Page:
The Bessies Announce Emerging Choreographer Nominees
The Bessies has a history of highlighting the most exciting dance made in New York City. Officially known as the New York Dance and Performance “Bessie” Awards, the commitee consists of 40 members from various backgrounds. Their 2015 nominees for Emerging Choreographer have just been announced, and they're as intriguing as ever:
Moriah Evans, who recently escorted audience members one-by-one into the theater to watch her Social Dance 1-8: Index at Issue Project Room. Like in several of her pieces, the work had an uncanny way of distinguishing the difference between the dance and the dancer.
Storyboard P, the jaw-dropping contortionist who has taken his form of flex dancing, called mutant, from the streets of Brooklyn to the stages of the Apollo and Sadler's Wells. He can tell an entire story with a ripple of his arm.
Yves Laris Cohen, who blurs the line between visual art and performance with pieces that explore and illuminate the technical processes behind putting on a dance show. His pieces have repurposed things like New York City Ballet's portable stage floor, and, most recently, a black curtain.
Just hearing the word "improvisation" is enough to make some ballet dancers shake in their pointe shoes. But for Chantelle Pianetta, it's a practice she relishes. Depending on the weekend, you might find her gracing Bay Area stages as a principal with Menlowe Ballet or sweeping in awards at West Coast swing competitions.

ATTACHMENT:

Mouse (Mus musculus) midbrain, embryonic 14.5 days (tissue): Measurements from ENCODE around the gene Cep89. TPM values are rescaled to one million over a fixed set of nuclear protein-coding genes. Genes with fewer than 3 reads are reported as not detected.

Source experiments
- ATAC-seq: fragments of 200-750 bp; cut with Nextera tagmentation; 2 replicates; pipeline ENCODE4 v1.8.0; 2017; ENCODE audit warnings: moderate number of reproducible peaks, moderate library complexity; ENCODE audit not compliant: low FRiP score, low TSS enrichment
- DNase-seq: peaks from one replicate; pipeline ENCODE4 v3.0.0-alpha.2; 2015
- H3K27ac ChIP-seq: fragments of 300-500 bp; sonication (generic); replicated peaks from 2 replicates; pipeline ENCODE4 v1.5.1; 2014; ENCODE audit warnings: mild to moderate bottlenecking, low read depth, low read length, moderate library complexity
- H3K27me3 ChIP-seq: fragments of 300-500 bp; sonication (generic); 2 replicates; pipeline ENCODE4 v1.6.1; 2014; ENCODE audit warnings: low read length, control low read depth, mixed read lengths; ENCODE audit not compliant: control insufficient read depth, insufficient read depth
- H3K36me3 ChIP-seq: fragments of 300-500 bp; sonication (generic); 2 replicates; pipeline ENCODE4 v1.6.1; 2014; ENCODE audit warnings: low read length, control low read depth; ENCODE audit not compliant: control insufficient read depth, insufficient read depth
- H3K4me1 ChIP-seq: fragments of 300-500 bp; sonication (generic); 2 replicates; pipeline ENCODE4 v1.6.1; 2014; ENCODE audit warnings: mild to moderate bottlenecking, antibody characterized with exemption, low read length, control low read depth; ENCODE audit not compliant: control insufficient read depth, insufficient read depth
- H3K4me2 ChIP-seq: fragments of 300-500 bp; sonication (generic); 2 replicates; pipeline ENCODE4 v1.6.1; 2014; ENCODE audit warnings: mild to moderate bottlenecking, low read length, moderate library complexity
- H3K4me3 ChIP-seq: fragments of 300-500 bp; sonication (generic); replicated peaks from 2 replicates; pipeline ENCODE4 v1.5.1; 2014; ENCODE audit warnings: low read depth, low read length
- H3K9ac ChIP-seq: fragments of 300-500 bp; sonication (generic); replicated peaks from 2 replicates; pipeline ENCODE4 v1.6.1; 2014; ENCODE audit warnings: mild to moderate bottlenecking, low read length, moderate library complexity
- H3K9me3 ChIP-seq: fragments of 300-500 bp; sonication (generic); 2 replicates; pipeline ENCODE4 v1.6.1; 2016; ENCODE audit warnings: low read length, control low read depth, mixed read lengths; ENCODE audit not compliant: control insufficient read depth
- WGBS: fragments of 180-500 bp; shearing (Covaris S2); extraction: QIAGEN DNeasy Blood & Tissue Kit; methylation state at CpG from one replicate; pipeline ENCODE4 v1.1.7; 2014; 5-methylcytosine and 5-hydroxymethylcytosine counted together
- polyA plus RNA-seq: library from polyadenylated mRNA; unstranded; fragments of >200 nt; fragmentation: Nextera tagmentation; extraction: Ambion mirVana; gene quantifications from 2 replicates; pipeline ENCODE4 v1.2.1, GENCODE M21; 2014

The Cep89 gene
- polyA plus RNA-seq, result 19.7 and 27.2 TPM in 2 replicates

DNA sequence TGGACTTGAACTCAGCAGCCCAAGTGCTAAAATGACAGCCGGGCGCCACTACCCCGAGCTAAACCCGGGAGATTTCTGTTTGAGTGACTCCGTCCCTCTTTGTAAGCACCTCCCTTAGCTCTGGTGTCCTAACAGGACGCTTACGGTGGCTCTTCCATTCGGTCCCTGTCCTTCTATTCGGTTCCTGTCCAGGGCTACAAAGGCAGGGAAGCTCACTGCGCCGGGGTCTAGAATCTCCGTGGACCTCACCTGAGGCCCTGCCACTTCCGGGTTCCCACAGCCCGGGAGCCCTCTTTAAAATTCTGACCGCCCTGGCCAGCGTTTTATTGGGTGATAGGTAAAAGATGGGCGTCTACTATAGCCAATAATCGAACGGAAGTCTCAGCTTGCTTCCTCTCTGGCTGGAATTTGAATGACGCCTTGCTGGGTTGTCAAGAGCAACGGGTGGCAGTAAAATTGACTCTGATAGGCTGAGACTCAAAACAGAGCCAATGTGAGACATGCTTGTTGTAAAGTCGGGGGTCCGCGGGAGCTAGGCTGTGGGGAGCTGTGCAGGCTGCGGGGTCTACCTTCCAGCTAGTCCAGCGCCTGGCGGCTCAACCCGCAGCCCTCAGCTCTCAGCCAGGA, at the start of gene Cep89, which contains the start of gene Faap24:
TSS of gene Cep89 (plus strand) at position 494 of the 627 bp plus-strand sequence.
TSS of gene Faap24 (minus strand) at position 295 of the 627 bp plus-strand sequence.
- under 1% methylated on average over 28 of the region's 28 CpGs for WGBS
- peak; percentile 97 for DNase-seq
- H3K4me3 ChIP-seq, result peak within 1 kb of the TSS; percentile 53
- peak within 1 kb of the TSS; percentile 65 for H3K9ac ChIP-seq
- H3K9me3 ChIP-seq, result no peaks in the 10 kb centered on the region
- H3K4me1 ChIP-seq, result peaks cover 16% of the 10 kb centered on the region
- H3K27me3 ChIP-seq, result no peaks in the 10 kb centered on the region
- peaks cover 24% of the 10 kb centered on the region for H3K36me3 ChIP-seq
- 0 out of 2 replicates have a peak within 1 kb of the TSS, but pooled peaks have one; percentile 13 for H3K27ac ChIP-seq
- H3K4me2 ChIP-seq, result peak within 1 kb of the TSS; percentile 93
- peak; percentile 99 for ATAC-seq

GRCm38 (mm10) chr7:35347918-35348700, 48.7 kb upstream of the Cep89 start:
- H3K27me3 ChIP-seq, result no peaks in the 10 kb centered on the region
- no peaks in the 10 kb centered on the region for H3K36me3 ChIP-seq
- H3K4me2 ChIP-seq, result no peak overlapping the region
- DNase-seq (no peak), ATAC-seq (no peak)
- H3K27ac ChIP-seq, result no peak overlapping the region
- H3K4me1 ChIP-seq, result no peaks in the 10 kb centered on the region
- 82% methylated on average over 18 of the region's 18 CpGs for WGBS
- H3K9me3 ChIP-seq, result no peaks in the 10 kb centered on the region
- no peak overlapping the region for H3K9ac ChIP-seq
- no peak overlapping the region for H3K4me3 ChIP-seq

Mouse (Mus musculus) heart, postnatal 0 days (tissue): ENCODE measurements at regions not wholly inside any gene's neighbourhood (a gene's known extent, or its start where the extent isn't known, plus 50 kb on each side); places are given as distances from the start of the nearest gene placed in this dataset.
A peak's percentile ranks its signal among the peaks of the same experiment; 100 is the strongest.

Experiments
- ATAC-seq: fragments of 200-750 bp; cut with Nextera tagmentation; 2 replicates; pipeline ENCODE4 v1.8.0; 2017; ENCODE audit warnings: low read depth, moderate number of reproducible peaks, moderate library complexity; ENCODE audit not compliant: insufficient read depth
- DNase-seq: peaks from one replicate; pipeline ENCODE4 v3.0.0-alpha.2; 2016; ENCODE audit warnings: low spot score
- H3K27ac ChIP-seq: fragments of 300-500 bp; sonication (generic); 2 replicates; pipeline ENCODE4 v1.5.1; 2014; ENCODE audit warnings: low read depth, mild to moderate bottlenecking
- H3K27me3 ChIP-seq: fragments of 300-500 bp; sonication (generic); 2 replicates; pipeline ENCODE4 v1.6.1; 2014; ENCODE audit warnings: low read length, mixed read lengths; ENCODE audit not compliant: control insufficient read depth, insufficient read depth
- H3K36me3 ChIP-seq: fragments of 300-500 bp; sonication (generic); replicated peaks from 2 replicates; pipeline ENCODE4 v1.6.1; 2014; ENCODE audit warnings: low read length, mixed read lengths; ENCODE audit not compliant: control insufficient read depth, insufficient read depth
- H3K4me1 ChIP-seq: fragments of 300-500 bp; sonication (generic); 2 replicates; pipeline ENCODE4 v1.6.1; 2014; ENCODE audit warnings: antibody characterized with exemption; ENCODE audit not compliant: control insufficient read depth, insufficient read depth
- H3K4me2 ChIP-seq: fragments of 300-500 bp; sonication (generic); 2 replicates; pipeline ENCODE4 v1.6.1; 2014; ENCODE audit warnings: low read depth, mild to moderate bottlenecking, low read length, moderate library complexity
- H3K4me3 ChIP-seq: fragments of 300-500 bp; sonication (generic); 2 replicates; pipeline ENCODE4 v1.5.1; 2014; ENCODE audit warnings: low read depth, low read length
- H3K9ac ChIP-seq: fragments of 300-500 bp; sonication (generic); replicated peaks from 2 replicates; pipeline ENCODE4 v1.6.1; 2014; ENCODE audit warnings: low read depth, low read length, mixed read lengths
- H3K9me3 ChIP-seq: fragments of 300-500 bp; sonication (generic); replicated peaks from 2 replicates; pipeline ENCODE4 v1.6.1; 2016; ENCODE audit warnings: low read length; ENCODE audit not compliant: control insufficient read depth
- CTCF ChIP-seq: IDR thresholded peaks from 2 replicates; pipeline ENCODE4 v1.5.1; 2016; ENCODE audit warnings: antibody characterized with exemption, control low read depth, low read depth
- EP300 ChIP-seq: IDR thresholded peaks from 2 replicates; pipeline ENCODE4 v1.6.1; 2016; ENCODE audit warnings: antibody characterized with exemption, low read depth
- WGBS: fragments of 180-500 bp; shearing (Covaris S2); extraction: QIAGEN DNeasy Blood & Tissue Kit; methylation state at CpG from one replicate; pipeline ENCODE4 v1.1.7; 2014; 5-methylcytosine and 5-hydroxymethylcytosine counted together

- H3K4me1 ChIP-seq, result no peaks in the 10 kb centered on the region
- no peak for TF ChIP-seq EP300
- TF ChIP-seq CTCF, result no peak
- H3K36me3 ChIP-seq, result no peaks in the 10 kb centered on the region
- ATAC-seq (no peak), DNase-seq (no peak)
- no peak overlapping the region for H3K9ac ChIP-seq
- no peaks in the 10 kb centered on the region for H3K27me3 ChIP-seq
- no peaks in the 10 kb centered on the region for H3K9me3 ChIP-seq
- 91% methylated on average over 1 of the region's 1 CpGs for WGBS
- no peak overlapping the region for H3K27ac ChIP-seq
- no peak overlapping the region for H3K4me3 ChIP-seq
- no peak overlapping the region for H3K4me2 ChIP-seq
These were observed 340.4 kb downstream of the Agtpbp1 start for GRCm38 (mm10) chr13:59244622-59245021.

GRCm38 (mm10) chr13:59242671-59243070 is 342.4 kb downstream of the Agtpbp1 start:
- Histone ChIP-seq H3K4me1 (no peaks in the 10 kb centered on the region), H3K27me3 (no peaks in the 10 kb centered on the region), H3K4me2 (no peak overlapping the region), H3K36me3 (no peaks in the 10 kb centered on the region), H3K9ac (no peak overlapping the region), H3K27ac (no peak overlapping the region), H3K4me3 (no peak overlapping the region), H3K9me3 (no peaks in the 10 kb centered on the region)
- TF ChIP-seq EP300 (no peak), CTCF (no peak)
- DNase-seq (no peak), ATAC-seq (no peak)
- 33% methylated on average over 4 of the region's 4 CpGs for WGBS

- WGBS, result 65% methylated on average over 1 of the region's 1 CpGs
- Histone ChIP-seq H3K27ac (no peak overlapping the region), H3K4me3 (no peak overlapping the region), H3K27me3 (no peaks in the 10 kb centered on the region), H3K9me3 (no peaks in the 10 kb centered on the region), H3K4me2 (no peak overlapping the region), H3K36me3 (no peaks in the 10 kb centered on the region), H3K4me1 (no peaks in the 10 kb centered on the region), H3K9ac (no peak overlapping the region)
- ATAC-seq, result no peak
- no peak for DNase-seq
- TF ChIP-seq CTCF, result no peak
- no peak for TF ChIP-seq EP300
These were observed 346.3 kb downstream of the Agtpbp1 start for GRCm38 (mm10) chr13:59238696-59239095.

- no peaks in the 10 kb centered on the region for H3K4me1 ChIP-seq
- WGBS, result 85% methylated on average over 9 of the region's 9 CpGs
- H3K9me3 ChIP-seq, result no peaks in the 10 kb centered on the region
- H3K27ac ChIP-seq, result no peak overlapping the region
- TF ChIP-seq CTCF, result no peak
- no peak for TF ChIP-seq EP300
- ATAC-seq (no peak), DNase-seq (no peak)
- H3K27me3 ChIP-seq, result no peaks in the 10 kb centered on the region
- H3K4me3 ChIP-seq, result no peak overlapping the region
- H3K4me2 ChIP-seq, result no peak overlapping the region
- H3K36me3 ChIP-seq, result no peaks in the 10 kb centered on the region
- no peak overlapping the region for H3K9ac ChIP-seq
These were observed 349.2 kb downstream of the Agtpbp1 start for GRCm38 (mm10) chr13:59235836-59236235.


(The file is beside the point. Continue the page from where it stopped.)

She specializes in Jack and Jill events, which involve improvised swing dancing with an unexpected partner in front of a panel of judges. (Check her out in action below.) While sustaining her ballet career, over the past four years Pianetta has quickly risen from novice to champion level on the WCS international competition circuit.
Sean Dorsey was always going to be an activist. Growing up in a politically engaged, progressive family in Vancouver, British Columbia, "it was my heart's desire to create change in the world," he says. Far less certain was his future as a dancer.
Like many dancers, Dorsey fell in love with movement as a toddler. However, he didn't identify strongly with any particular gender growing up. Dorsey, who now identifies as trans, says, "I didn't see a single person like me anywhere in the modern dance world." The lack of trans role models and teachers, let alone all-gender studio facilities where he could feel safe and welcome, "meant that even in my wildest dreams, there was no room for that possibility."
It's hour three of an intense rehearsal, you're feeling mentally foggy and exhausted, and your stomach hurts. Did you know the culprit could be something as simple as dehydration?
Proper hydration helps maintain physical and mental function while you're dancing, and keeps your energy levels high. But with so many products on the market promising to help you rehydrate more effectively, how do you know when it's time to reach for more than water?